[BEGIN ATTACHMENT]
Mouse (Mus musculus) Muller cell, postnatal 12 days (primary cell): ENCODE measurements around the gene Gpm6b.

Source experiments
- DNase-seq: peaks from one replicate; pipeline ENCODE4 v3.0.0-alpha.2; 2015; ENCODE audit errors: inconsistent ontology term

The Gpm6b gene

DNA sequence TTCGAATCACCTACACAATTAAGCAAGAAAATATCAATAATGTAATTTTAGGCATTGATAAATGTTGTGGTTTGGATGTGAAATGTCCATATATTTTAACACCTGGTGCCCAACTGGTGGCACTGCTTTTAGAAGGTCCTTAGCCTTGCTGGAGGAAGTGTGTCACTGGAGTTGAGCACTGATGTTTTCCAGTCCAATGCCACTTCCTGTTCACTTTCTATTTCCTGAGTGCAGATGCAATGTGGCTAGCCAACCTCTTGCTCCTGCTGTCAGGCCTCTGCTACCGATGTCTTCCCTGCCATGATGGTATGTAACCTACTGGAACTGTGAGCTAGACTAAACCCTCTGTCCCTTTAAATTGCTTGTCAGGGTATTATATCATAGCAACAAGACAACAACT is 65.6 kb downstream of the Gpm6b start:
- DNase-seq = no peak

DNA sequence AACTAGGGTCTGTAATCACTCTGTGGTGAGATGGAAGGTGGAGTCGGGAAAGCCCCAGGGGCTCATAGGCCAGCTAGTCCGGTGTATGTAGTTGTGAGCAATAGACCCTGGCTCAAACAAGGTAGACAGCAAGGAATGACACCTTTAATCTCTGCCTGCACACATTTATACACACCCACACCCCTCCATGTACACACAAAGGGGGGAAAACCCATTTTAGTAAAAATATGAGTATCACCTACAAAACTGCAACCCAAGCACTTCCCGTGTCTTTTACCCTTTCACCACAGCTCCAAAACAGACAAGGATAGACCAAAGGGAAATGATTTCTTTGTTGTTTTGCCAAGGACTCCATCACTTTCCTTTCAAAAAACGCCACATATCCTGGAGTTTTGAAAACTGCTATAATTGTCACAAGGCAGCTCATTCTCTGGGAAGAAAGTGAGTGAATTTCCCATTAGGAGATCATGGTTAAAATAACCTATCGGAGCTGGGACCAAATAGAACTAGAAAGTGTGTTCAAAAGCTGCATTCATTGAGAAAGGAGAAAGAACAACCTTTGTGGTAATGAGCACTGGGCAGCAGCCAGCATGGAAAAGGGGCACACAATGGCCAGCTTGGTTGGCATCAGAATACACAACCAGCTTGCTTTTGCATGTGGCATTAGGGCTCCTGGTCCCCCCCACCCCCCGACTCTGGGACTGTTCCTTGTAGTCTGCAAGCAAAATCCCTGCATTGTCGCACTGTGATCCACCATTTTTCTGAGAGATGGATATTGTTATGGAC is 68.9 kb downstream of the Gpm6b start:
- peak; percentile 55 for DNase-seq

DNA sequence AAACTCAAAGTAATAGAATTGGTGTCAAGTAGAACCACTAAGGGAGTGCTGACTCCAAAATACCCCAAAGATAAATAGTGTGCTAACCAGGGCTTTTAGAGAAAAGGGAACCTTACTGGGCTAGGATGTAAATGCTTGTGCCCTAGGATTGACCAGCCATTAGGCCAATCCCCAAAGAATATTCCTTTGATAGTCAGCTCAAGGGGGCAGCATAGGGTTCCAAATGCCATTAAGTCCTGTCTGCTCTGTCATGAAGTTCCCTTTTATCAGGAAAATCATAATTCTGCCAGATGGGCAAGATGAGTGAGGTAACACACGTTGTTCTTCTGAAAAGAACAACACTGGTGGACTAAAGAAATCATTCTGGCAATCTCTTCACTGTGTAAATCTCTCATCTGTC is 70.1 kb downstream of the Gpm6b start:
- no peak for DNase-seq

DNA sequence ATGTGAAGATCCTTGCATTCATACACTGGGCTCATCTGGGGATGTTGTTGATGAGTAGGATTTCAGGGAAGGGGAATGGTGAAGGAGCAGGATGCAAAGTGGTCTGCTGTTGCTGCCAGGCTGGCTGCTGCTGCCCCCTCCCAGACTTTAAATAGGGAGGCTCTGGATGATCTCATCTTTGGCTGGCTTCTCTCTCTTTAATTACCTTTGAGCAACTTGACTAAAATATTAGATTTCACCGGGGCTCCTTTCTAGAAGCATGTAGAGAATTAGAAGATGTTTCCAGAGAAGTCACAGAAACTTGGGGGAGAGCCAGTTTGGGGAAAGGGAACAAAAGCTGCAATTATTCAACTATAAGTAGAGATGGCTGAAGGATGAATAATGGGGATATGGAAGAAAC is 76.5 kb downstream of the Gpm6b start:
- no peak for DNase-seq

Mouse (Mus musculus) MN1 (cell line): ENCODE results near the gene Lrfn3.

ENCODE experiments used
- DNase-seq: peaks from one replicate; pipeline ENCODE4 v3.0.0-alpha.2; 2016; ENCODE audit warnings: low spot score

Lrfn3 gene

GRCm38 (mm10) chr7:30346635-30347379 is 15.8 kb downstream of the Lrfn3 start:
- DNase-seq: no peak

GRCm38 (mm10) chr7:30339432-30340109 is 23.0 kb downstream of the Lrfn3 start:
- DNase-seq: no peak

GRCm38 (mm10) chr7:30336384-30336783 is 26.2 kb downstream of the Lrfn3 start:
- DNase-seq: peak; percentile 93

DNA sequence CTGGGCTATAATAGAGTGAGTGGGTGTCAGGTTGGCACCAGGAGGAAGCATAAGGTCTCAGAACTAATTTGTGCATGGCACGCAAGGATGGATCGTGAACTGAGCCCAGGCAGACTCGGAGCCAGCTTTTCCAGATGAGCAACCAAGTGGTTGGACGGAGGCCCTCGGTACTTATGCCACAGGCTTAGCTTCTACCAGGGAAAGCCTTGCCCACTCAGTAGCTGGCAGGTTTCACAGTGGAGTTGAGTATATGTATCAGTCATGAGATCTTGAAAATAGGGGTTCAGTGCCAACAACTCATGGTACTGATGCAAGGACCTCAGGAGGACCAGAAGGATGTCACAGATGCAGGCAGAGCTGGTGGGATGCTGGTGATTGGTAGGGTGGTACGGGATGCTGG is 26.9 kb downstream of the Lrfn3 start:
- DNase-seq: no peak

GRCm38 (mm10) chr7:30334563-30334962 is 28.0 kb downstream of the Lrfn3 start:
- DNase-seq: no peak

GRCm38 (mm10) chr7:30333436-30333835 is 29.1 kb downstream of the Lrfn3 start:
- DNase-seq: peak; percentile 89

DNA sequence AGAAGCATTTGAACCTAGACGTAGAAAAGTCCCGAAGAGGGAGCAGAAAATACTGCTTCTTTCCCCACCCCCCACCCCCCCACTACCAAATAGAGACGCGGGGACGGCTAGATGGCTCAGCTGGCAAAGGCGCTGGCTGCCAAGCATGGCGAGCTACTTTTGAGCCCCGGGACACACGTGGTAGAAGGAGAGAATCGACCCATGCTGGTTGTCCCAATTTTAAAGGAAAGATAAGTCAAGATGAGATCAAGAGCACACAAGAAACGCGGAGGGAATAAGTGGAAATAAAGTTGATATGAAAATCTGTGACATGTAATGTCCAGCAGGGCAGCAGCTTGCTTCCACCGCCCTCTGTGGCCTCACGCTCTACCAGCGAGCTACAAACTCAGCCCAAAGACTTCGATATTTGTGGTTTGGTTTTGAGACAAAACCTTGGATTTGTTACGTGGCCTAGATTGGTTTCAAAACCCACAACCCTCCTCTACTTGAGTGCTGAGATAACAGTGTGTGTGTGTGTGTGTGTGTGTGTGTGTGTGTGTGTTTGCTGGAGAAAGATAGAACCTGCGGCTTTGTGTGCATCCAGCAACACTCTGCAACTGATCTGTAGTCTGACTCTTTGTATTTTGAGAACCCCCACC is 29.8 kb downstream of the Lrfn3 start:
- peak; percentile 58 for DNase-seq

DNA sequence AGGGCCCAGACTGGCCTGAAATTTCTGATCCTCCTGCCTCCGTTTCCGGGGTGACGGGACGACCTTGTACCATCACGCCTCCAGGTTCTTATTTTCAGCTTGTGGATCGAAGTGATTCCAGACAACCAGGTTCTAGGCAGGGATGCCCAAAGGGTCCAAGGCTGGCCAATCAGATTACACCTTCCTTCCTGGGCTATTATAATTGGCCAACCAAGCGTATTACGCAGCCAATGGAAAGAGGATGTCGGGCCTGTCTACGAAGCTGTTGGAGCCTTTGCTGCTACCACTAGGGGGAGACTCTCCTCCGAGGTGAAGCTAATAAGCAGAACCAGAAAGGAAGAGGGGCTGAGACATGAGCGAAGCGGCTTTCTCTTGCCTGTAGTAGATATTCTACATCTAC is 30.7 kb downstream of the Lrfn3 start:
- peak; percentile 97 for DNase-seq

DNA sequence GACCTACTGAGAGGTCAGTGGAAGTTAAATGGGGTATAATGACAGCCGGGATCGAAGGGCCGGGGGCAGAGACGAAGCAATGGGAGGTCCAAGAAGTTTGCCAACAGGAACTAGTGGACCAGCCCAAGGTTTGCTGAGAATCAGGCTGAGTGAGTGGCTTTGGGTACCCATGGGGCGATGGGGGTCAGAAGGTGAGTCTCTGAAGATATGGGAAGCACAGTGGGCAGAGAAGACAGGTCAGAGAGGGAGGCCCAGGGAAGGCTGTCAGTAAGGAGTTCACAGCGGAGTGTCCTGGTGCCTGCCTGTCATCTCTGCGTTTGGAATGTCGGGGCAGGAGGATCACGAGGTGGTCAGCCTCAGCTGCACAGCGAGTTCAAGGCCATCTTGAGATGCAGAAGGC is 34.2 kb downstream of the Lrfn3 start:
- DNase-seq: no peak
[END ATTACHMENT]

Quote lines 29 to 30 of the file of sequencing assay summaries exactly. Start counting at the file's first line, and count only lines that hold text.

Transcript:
DNA sequence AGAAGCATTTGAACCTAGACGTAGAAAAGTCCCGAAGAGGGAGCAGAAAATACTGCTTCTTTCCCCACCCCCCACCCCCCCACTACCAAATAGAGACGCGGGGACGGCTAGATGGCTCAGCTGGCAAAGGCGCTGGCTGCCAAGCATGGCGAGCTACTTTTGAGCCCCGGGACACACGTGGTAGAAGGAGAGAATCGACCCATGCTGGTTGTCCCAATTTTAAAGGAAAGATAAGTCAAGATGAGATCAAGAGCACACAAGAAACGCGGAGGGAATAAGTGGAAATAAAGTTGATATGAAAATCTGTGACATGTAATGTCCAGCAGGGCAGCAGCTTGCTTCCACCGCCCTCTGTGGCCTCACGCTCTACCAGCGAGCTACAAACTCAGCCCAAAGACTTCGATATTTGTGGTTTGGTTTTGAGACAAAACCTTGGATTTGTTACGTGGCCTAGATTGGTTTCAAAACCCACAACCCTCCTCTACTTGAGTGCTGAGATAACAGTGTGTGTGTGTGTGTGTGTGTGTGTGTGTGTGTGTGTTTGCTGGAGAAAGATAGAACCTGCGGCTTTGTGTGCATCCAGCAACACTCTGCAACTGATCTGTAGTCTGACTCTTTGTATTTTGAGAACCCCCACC is 29.8 kb downstream of the Lrfn3 start:
- peak; percentile 58 for DNase-seq